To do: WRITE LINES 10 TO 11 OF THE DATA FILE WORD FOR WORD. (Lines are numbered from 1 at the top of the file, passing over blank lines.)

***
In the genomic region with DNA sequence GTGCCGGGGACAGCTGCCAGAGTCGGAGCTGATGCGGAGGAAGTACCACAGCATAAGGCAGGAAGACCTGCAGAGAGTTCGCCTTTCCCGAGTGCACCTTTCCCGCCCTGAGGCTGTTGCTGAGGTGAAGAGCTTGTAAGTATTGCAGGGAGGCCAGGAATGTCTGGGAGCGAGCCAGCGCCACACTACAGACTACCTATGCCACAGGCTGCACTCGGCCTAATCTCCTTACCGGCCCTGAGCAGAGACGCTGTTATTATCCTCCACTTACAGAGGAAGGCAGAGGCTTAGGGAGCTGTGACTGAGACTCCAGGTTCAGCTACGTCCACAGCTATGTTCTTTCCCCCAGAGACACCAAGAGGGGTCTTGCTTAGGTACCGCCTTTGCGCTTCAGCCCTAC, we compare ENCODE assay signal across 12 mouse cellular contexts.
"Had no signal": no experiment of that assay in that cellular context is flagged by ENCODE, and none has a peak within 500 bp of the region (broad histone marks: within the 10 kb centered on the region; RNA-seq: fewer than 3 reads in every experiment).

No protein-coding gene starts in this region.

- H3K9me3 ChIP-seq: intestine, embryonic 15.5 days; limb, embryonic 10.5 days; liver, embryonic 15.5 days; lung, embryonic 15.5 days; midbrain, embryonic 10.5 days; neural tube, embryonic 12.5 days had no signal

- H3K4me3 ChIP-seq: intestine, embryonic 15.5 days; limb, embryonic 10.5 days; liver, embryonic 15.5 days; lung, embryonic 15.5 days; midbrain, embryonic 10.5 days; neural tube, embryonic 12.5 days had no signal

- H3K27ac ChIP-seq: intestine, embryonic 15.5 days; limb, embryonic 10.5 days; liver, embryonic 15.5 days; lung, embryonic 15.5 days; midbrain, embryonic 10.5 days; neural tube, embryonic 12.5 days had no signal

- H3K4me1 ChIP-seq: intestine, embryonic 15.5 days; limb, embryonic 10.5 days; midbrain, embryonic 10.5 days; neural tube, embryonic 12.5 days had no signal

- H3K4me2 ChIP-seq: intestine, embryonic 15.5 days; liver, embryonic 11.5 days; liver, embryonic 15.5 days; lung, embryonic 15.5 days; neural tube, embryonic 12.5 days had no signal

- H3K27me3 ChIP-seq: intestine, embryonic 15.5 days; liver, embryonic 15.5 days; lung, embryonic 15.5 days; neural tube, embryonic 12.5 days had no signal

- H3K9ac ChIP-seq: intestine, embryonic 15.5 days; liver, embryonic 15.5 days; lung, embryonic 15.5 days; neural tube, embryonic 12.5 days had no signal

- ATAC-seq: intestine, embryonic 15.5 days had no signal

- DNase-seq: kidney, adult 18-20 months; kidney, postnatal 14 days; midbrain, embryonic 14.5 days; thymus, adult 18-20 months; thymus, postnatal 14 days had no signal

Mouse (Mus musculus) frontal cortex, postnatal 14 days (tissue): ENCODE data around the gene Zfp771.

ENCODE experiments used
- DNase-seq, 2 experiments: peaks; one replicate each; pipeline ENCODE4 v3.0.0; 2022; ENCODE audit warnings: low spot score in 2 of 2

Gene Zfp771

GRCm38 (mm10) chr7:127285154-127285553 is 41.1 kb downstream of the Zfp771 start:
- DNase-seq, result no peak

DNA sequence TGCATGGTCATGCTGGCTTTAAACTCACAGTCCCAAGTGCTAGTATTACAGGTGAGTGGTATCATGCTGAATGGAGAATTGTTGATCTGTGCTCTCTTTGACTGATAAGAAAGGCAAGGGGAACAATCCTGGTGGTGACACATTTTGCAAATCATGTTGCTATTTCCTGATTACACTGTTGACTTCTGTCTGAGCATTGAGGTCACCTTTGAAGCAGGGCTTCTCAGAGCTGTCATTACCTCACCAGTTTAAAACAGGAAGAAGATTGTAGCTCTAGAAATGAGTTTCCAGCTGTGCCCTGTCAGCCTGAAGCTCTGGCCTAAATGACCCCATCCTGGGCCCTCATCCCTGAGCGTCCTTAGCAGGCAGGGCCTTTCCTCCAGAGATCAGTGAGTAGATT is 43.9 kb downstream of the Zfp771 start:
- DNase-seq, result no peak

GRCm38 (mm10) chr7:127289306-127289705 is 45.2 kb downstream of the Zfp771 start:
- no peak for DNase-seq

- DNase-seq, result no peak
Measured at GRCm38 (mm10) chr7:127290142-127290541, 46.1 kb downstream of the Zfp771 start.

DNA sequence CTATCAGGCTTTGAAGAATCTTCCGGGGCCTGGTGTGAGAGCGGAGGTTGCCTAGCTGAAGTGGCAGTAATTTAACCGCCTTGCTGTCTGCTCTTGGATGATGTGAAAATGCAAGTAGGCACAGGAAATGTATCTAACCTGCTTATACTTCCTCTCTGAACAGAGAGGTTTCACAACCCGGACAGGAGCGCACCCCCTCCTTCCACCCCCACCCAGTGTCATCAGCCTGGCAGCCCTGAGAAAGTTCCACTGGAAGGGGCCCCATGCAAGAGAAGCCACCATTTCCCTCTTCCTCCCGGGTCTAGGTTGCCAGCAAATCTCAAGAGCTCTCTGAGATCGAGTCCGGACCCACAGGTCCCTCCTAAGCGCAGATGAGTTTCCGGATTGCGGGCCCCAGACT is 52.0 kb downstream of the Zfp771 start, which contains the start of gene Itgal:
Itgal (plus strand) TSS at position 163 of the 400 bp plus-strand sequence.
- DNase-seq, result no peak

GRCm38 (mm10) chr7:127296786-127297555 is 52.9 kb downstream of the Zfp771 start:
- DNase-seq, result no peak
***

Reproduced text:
- H3K9ac ChIP-seq: intestine, embryonic 15.5 days; liver, embryonic 15.5 days; lung, embryonic 15.5 days; neural tube, embryonic 12.5 days had no signal

- ATAC-seq: intestine, embryonic 15.5 days had no signal